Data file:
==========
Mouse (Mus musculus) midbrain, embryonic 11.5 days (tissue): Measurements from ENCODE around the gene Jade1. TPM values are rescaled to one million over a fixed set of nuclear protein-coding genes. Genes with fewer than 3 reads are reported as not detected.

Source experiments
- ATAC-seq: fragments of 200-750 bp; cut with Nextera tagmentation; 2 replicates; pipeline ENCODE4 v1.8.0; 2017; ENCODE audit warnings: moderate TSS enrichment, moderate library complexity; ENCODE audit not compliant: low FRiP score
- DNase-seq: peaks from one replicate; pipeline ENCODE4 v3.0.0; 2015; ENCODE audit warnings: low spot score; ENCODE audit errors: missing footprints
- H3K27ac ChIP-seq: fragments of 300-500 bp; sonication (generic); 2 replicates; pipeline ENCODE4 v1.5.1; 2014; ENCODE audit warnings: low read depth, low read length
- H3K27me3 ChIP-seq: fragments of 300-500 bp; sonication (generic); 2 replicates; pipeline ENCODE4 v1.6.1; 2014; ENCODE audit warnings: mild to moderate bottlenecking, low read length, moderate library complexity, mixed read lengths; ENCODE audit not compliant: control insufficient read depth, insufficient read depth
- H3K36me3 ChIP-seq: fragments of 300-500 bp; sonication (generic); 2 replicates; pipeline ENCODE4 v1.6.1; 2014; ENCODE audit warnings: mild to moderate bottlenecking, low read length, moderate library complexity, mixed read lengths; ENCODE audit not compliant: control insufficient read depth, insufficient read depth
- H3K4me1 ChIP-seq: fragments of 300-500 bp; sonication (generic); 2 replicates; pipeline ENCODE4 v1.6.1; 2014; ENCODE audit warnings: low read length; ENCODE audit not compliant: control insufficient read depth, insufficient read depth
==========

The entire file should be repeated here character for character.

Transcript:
Mouse (Mus musculus) midbrain, embryonic 11.5 days (tissue): Measurements from ENCODE around the gene Jade1. TPM values are rescaled to one million over a fixed set of nuclear protein-coding genes. Genes with fewer than 3 reads are reported as not detected.

Source experiments
- ATAC-seq: fragments of 200-750 bp; cut with Nextera tagmentation; 2 replicates; pipeline ENCODE4 v1.8.0; 2017; ENCODE audit warnings: moderate TSS enrichment, moderate library complexity; ENCODE audit not compliant: low FRiP score
- DNase-seq: peaks from one replicate; pipeline ENCODE4 v3.0.0; 2015; ENCODE audit warnings: low spot score; ENCODE audit errors: missing footprints
- H3K27ac ChIP-seq: fragments of 300-500 bp; sonication (generic); 2 replicates; pipeline ENCODE4 v1.5.1; 2014; ENCODE audit warnings: low read depth, low read length
- H3K27me3 ChIP-seq: fragments of 300-500 bp; sonication (generic); 2 replicates; pipeline ENCODE4 v1.6.1; 2014; ENCODE audit warnings: mild to moderate bottlenecking, low read length, moderate library complexity, mixed read lengths; ENCODE audit not compliant: control insufficient read depth, insufficient read depth
- H3K36me3 ChIP-seq: fragments of 300-500 bp; sonication (generic); 2 replicates; pipeline ENCODE4 v1.6.1; 2014; ENCODE audit warnings: mild to moderate bottlenecking, low read length, moderate library complexity, mixed read lengths; ENCODE audit not compliant: control insufficient read depth, insufficient read depth
- H3K4me1 ChIP-seq: fragments of 300-500 bp; sonication (generic); 2 replicates; pipeline ENCODE4 v1.6.1; 2014; ENCODE audit warnings: low read length; ENCODE audit not compliant: control insufficient read depth, insufficient read depth